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The Train (Widescreen) (Sous-titres français) [Import]
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This is one of John Frankenheimer's breathless gems--all marvelous action that never lets up. Burt Lancaster plays a French train engineer during the waning days of the German occupation who tries to prevent Nazi colonel Paul Scofield from transporting a precious art collection back to Germany. Utilizing sabotage and cunning deception, Lancaster and his Resistance colleagues stall for time with the Allies on their way. It's a brilliantly made film, showing off Lancaster's acrobatic skills (he performed all of his own stunts) and Frankenheimer's sense of pacing and brilliant use of space. It's choreographed with the utmost precision (those are real explosions during the pivotal strafing sequence) and extremely authentic in its details. Lancaster is in rare minimalist form, and Scofield manages to extract intelligence and sympathy. A firecracker action film shot in crisp black and white, with yet another telling audio commentary by the always instructive director. --Bill Desowitz
At first, listening to a two-hour DVD commentary track by director John Frankenheimer on his 1965 film sounds like a dreadful time. His sparse commentary is the antithesis of the thrilling film, the last major black-and-white action picture. However, Frankenheimer warms up, filling us in on the problems in shooting the film, including bad luck (star Burt Lancaster injured his knee--playing golf), good luck (an old train yard was going to be mothballed--why not just blow it up for the film?), and his five-film relationship with the star ("Nobody moves like Lancaster," he insists). Also included are the long trailer and a music-only track highlighting Maurice Jarre's score. The result is a rewarding disc with a beautiful transfer of one of Hollywood's best and grittiest thrillers. --Doug Thomas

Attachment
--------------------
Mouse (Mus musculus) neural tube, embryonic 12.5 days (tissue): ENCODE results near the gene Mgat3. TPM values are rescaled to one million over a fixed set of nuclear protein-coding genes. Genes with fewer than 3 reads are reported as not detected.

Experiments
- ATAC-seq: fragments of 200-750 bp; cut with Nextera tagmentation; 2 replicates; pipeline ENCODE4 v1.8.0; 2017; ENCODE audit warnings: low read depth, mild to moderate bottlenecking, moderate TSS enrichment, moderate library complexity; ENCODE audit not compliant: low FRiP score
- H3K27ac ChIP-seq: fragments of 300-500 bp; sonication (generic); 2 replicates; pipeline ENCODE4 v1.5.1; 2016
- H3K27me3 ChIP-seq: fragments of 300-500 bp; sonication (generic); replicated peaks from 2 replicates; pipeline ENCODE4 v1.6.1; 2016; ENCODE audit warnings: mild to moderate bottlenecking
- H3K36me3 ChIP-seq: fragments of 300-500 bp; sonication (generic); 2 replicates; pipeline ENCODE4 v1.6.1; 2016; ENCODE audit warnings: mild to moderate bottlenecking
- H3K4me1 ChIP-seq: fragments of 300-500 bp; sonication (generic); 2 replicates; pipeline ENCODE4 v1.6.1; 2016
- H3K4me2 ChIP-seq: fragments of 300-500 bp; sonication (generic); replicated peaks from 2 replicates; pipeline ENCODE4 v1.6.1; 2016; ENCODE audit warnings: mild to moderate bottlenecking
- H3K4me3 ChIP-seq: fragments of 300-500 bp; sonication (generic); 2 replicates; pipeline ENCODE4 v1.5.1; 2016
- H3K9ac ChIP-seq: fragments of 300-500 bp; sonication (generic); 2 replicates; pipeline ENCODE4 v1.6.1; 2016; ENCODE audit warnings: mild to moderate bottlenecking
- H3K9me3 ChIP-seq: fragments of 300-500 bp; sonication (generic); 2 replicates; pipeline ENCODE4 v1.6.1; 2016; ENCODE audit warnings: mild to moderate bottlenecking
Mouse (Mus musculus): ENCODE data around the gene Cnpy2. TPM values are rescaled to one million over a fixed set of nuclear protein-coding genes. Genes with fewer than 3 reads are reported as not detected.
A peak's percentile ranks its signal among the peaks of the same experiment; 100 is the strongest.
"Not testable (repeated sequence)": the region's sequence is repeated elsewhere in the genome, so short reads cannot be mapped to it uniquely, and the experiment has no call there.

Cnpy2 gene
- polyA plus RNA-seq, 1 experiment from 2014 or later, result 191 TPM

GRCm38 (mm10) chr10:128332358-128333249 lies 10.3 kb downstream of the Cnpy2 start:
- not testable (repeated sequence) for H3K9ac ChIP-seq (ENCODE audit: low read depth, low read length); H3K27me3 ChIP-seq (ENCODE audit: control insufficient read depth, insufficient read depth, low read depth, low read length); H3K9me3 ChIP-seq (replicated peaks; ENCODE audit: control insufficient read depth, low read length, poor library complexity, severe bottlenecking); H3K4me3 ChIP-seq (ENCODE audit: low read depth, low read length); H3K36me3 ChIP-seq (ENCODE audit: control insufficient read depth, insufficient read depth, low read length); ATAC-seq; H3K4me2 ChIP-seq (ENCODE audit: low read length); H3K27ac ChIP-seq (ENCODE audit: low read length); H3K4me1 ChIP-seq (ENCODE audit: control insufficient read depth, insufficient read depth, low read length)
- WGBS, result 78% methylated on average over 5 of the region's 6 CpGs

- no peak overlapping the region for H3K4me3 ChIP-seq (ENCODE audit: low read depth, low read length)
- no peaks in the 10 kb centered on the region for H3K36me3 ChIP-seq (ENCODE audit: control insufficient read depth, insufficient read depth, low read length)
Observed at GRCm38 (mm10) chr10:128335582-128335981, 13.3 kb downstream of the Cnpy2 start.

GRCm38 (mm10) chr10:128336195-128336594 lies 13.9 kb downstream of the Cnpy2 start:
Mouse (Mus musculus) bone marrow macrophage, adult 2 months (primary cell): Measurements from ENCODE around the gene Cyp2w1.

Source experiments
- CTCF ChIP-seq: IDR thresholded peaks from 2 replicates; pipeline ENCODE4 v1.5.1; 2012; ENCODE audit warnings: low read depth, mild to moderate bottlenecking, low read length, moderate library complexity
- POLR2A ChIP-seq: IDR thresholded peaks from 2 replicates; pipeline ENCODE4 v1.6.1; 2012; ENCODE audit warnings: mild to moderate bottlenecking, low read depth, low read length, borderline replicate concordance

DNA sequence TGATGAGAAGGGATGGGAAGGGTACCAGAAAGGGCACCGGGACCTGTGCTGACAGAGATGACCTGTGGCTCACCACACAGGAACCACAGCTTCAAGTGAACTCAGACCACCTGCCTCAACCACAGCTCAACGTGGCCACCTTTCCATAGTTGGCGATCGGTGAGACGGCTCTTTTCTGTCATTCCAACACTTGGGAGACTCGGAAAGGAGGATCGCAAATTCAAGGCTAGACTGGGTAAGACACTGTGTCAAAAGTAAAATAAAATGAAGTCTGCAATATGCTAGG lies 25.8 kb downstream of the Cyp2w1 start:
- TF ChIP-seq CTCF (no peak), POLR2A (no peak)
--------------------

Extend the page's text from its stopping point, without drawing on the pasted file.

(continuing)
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We are near the end of World War II. It's August 2, 1944, the "1511th day of German occupation" of Paris. German Colonel von Waldheim (Paul Scofield) enters a dark museum and turns a spotlight on a painting. He stares at it with the eyes of a lover beholding his best beloved. He turns another spotlight on another painting. The Hun is humanized, and we sympathize with his quiet passion.
It comes as a bit of a shock when he announces that he is taking the paintings, hundreds of Miros and Picassos and Matisses and others, with him when the Germans evacuate Paris. A resistance group, led by railroad worker Paul Labiche (Burt Lancaster), is enlisted to stop them. Labiche initially refuses. It's one thing to blow up a train, dangerous enough - it's another to stop a train without damaging what's inside it. National heritage or not, men will die. There are more important targets than a train filled with art. Things change, though, and eventually Labiche and the remnants of his resistance group find themselves trying the impossible.
I've always been a little leery of Burt Lancaster. Maybe I was traumatized by viewing THE RAINMAKER or ELMER GANTRY at a young and impressionable age. He sometimes seems all horse teeth and braying charm and dis-tinct e-nunc-ee-a-shun. Not so here. In THE TRAIN he's restrained and natural and completely convincing. Scofield is equally strong as his brutal nemesis.
Sometimes the extras on a dvd aren't worth the bother, but I loved the director's commentary by the late John Frankenheimer. It was like taking a course in the art of film making.Read more ›